|This article is written
from a real world
Starting on Saturday 15th November 1969, the ITV companies had started to transmit a full colour service although due to the high costs involved in the conversion of studios and transmitters, the roll out of colour television had, by November 1970, not been across the entire country with viewers in the regions covered by Westward Television, Border Television, Grampian Television and Channel Television still watching ITV in black and white.
In addition to the costs of electronics, colour television cameras at the time presented problems with changing hues and shades and longer recording time was needed. This, combined with the view by the main union involved – the ACTT (Association of Cinematograph Television and Allied Technicians) – that using new equipment should be monetarily rewarded by a 5% pay rise, led to an agreement to negotiate and also an understanding that technical staff would revert to working with black and white equipment three months after the introduction of colour if a final agreement had not been reached.
By Friday 13th November 1970, just two days short of the first anniversary of colour, ACTT members refused to work with colour equipment and all recordings and transmissions – even of material previously recorded in colour – were in black and white from that day onwards.
As only a small percentage of viewers possessed colour sets, the main effect on the ITV companies was that they would not be easily able to sell their programmes to foreign television stations if the material was in black and white and this valuable income stream would be affected. Indeed, London Weekend Television were only able to sell the five episodes of Upstairs, Downstairs recorded during the dispute to PBS television in the United States of America in 1988, fourteen years after the colour episodes had made their debut there.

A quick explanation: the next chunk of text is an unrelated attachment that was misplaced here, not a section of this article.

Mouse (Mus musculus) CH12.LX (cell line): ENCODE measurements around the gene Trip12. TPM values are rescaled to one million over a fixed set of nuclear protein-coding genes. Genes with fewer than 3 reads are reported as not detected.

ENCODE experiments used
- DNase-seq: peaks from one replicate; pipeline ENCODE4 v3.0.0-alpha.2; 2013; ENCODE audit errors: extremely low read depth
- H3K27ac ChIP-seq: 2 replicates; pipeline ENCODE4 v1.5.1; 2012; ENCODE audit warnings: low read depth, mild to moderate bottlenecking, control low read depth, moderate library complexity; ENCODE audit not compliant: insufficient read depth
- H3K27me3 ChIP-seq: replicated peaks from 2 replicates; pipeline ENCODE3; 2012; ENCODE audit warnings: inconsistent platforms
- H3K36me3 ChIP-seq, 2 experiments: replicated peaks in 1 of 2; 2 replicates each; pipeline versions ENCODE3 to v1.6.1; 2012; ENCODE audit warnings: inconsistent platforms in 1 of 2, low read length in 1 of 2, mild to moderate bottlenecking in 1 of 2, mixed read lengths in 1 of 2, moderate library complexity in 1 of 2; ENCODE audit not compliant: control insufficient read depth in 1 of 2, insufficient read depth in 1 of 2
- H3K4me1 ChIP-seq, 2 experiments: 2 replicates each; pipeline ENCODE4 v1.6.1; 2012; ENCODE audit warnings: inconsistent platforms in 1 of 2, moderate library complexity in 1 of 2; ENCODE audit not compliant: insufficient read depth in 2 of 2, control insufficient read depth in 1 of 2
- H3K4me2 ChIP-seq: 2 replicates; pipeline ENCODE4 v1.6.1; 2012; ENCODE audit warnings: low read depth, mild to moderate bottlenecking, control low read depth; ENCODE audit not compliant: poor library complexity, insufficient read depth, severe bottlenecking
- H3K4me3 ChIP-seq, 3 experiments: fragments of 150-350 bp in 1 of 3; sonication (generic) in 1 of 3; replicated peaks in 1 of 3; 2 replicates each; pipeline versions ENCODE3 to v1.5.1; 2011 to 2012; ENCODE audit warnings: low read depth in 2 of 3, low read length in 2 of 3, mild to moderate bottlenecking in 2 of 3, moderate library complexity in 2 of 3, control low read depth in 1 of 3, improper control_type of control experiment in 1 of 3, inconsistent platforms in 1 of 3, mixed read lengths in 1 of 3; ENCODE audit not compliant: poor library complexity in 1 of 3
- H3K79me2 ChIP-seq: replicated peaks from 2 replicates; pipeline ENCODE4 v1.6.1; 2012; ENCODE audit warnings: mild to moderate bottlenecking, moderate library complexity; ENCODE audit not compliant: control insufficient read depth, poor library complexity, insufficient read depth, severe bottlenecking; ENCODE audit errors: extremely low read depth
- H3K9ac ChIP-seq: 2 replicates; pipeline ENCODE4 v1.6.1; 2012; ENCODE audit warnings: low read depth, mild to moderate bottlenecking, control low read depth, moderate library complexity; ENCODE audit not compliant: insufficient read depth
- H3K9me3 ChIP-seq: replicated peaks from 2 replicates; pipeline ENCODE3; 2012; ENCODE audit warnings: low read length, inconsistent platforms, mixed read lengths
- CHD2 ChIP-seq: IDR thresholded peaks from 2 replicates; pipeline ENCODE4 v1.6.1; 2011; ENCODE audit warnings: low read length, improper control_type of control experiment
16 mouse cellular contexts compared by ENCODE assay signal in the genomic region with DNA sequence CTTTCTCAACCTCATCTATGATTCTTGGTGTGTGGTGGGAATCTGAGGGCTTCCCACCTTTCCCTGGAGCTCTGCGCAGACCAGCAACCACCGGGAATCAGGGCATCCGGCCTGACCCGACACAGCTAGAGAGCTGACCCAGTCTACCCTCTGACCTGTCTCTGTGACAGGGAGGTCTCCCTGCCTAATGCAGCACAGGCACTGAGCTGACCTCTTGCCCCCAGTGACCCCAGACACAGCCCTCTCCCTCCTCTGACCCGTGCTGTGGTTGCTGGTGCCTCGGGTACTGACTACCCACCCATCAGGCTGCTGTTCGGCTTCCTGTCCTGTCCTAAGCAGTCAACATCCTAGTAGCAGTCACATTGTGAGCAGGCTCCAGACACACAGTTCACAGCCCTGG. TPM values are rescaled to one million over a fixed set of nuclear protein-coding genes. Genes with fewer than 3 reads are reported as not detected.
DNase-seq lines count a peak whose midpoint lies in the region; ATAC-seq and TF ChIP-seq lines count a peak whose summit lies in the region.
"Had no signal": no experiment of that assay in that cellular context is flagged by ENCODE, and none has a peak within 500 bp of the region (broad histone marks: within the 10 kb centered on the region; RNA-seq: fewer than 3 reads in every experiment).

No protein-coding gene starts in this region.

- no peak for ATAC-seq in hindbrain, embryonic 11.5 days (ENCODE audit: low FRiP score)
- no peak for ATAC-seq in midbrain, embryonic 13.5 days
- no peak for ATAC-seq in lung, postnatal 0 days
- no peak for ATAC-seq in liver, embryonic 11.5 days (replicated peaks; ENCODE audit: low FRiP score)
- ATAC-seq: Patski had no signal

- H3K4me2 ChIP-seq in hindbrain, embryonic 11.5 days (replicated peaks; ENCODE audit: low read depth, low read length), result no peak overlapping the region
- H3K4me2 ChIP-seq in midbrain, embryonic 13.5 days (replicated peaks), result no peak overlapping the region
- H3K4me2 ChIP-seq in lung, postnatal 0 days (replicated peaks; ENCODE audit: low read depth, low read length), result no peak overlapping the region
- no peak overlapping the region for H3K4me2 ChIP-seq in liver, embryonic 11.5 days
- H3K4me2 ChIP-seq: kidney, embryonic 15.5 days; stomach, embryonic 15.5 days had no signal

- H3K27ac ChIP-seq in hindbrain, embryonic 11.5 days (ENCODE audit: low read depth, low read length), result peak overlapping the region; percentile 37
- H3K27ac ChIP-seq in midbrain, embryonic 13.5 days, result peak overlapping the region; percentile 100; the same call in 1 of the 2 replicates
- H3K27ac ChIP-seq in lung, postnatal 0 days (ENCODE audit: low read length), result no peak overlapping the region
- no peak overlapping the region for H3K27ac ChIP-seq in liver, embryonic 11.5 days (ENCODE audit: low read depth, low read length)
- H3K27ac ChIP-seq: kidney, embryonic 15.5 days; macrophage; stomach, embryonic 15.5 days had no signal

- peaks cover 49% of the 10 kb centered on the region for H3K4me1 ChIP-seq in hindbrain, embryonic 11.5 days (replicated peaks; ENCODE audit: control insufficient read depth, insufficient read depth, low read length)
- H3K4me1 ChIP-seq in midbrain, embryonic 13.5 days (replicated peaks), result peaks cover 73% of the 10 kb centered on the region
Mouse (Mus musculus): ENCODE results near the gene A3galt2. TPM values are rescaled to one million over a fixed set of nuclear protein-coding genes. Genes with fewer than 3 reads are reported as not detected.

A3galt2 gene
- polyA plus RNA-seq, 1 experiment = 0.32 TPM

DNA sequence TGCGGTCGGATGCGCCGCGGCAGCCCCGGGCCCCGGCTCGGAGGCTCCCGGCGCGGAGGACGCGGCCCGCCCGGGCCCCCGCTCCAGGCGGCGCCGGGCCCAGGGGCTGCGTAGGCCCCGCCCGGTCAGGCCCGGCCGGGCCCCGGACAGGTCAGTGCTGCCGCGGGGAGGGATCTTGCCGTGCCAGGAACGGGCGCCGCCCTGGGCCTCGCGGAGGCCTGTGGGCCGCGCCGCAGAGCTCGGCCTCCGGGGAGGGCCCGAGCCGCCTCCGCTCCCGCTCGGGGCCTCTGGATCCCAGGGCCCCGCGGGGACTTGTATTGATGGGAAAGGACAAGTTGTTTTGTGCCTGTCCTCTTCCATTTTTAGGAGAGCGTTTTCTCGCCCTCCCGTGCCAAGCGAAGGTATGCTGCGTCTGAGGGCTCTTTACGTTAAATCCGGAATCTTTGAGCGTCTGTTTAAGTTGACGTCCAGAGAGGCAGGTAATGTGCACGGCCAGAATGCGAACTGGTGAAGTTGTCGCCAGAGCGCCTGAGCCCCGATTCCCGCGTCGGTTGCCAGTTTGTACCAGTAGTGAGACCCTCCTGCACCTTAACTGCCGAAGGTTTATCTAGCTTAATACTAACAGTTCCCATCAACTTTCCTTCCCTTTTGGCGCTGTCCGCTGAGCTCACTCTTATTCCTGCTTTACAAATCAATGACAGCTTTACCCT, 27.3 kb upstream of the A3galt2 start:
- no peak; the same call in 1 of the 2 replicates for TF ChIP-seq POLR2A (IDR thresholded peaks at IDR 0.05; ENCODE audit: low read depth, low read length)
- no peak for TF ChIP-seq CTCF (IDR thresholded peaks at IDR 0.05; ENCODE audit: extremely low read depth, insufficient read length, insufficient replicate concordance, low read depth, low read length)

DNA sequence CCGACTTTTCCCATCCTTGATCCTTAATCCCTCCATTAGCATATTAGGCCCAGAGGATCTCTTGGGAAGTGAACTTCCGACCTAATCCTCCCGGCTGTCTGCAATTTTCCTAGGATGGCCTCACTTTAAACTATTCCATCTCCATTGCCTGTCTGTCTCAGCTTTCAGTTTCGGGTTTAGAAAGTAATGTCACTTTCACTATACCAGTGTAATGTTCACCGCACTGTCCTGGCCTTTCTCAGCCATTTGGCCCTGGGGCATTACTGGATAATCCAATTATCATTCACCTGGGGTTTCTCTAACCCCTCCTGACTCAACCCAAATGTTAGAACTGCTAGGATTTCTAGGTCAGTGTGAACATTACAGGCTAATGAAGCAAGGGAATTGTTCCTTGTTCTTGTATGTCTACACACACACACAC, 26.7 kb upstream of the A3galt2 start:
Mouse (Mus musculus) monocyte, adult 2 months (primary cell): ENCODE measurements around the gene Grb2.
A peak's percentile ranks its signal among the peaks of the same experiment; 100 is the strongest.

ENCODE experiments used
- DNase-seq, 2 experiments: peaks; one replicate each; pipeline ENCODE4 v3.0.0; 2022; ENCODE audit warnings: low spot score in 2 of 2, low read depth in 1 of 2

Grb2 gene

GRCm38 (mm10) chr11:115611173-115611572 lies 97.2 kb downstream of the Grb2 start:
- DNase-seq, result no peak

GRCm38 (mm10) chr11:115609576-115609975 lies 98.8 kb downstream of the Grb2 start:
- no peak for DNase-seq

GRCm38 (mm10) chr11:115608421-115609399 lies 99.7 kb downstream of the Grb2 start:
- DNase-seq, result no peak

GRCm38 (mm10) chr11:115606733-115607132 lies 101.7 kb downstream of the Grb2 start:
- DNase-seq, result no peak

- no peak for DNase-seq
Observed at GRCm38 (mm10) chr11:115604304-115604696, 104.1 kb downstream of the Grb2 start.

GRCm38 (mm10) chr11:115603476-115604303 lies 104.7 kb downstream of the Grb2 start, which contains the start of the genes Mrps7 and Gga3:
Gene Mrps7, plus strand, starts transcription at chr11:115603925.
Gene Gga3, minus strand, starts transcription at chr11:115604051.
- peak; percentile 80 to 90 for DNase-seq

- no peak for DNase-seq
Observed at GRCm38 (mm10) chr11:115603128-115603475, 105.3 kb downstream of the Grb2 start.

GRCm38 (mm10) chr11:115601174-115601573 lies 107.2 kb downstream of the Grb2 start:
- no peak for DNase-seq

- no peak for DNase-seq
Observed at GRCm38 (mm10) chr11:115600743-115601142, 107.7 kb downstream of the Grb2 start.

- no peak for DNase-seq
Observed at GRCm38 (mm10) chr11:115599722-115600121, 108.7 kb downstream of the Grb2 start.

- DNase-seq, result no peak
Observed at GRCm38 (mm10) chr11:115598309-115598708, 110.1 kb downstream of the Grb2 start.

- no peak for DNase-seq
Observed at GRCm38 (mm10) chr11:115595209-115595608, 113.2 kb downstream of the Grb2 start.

The strike was finally called off on Tuesday 2nd February 1971 when union members accepted an offer of 4% backdated to July 1970 and an additional 4% for certain grades backdated to November 1969 however due to delays caused by regional ratification of the deal, colour recording and transmissions didn’t restart until Monday 8th February and even then material recorded during the dispute had to be shown in black and white, including episodes of famous series such as Please, Sir!, Budgie and A Family at War.
Coronation Street was affected by the strike as follows:
- Episode 1025 was recorded in colour but transmitted in black and white on 16th November 1970.
- Episodes 1026 to 1049 were recorded in black and white and transmitted in that medium during the period of the strike.
- The short segment for the All Star Comedy Carnival was recorded in black and white and transmitted in that medium on 25th December 1970. The segment along with the overall spectacular is missing from the ITV archives.
- Episodes 1050 and 1051 were recorded in black and white and transmitted in that medium on 8th and 10th February 1971 even though ITV had started transmitting colour programmes again where they were able to do so.
- Episodes 1052 and 1053 were made and transmitted in full colour.
- Episodes 1054 and 1055 contained pre-filmed black and white location inserts within the recorded-and-transmitted colour editions of the programme.
Aside from several flashback sequences over the years which contained archive black and white scenes and the opening moments of the 40th anniversary live episode the programme has been made and transmitted in full colour ever since.